EB: The outset for each creation is an abstract concept. Regarding Octopia the initial idea was to design a table based on the morphology of an octopus and in the case of Commodia the desire to create a chest of drawers with organic shapes. In this context, nurturing mind and spirit through curiosity and travelling is essential to foster this creative step.The second step consists in translating the abstract concept into a physical concept. In the case of Octopia the question was how to physically arrange the body elements of an octopus to create a table with a captivating design. In the case of Labyrinth, the question was how should the drawers be designed, to create a thought-provoking front.The third step is a design step in which dimensions, proportions and curvatures are refined to create an accomplished creation. This step is the longest as many iterative steps are required to complete the object whereby the modification of one single curve can fundamentally transform its character.The last step in the process consists in the choice and combination of materials as well as their layout on the surfaces of the objects. In the case of Labyrinth, the combination of flamed maple and ebony, as well as the shifted marquetry work add to the aesthetic tension.

FS: What is your "golden rule" in design?
EB: For me it is important to give a new design some time, to let it « age ». Putting a newly made design aside and looking at it a few days later allows looking at it with a new eye and making some improvements. Going trough this process a few times is what I call letting the design « age ».

FS: Which tools do you use during design? What is inside your toolbox? Such as software, application, hardware, books, sources of inspiration etc.?
EB: My design tools are paper, pen and eraser as well as CAD software and rendering software. It is also important for me to feed my inspiration with activities not directly related to design like travelling, photography and reading.

FS: How long does it take to design an object from beginning to end?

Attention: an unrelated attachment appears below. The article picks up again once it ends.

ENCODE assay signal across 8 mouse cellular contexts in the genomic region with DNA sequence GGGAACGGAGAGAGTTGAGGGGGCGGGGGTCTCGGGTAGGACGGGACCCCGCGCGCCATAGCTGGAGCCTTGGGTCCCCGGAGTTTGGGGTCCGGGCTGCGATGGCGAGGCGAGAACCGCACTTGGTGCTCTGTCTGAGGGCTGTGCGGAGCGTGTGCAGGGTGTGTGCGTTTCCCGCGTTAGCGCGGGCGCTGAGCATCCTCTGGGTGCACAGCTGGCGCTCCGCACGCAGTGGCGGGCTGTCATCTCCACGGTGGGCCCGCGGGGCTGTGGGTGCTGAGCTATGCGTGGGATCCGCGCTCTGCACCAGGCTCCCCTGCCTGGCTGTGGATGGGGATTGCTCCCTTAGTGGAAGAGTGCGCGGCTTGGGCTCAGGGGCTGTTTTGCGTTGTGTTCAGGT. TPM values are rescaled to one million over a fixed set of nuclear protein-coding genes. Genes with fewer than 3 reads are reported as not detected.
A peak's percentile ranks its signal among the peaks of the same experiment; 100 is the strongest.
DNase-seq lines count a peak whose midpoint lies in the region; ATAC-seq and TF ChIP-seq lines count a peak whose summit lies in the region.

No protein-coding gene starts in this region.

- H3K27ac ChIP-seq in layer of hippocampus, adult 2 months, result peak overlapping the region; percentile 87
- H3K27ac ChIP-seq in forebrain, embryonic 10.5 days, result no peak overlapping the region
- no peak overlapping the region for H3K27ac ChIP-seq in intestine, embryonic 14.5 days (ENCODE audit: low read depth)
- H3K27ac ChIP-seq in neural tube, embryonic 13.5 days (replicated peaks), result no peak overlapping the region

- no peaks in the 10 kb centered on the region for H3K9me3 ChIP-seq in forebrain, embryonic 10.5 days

EB: The length is variable: it can take a few months to more than one year.

FS: What was your most important job experience?
EB: My most important professional experiences were my participation in PAD Geneva in 2018, my participation in Venice Design 2017 in the context of the Venice Art Biennale, my participation in Venice Design 2016 in the context of the Venice Architecture Biennale and my participation in the exhibition "Quasi Segreti" at the Museo Poldi Pezzoli in Milan in 2016.

FS: What are your future plans? What is next for you?
EB: I am working at two aspects of my design business: expanding my distribution through cooperation with new decorative arts galleries and the broadening of my collection of creations.

FS: Do you work as a team, or do you develop your designs yourself?
EB: I conceive and design my creations on my own and work with my partners for the manufacturing

FS: How can people contact you?
EB: Email : eb@artenemus.com; Phone : +41 22 310 66 06


FS: Thank you for providing us with this opportunity to interview you.

A’ Design Award and Competitions grants rights to press members and bloggers to use parts of this interview. This interview is provided as it is; DesignPRWire and A' Design Award and Competitions cannot be held responsible for the answers given by participating designers.